“The statement that norms are man-made (man-made not in the sense that they were consciously designed, but in the sense that men can judge and alter them - that is to say, in the sense that the responsibility for them is entirely ours) has often been misunderstood. Nearly all misunderstandings can be traced back to one fundamental misapprehension, namely, to the belief that 'convention' implies 'arbitrariness'; that if we are free to choose any system of norms we like, then one system is just as good as any other.”
We reviewed a fe events I history that happened on March 1st including the beginning of the French Wars of Religion in 1562 and the start of the legal phase of the 1692 Salem Witch Trials.
Then, in taking up the subject of FICTIONAL RELIGIONS we made some general observations and then showed some clips and discussed an extraterrestrial religion shown on the sci-fi series Babylon 5 followed by the curious rise of Jediism based on the Star Wars films and books. The Earthseed religion, based on the Parable books of the late Octavia E. Butler is another religious innovation that began in fiction. Perhaps the most famous new religion is that of Scientology that was started by sci-fi writer L. Ron Hubbard. We watched clips from the animated TV show South Park explaining the fanciful teachings of that sect.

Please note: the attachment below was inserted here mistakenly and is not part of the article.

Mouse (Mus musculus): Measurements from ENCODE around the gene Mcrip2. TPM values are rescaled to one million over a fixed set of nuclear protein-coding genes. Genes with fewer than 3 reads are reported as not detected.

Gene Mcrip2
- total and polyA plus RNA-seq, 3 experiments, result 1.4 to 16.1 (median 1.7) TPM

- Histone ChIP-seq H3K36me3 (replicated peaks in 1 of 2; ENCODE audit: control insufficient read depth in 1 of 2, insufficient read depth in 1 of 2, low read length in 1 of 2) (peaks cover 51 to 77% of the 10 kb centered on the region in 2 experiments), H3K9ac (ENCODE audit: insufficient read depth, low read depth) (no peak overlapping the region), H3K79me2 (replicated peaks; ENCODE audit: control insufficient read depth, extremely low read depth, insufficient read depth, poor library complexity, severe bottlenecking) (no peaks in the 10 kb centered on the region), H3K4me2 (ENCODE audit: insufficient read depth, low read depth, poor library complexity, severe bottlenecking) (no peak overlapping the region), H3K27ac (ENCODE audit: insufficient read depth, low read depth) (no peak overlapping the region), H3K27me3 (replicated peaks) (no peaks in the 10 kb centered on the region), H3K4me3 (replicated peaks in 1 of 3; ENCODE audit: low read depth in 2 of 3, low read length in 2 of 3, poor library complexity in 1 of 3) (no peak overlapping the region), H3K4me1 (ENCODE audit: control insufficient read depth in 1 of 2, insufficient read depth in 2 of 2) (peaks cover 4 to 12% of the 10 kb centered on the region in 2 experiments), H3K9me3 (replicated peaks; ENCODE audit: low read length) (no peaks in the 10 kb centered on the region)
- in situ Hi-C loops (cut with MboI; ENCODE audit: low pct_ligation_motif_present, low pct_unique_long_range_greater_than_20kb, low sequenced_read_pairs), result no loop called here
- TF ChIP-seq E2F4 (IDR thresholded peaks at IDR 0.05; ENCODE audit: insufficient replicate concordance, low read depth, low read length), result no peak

But before Scientology was Mormonism, a not-so-new religion but, again, based on what was, in the early 19th Century, serious speculations about native Americans having descended from one or more of “the lost tribes of Israel.” In those days, after all, “everyone knew” that the Earth was only 6000 years old. It would be another century before it became clear that the native peoples of the Americas came from ancestors who came over and/or lived on an arctic land bridge 15,000-25,000 years ago. But has the obviously fictional basis of Mormonism destroyed that religion? Just as obviously we see that it has not.
We also took a look at two religions that can be, at least for now, considered as parodies or satires of traditional religions: Discordianism and The Church of the Flying Spaghetti Monster AKA Pastafarianism. The US court case that ruled that the latter was not religion (Cavanaugh v Bartelt) was reviewed and discussed. We had some copies of the decision (and some related things) available as handouts.
There followed some lively and quite interesting discussion. During the course of this it was brought up that, seeing as how we have experience today of how – and how quickly! – new religions get their start, and how initially “bizarre” ideas become more fleshed-out and made to seem “normal,” and how they come to be believed to be based on indubitable facts or are combined with actual facts, why should we believe that established religious traditions such as Judaism, Christianity and Islam began any differently?
Postings about each monthly service includes topics discussed and an open forum to further discuss those topics.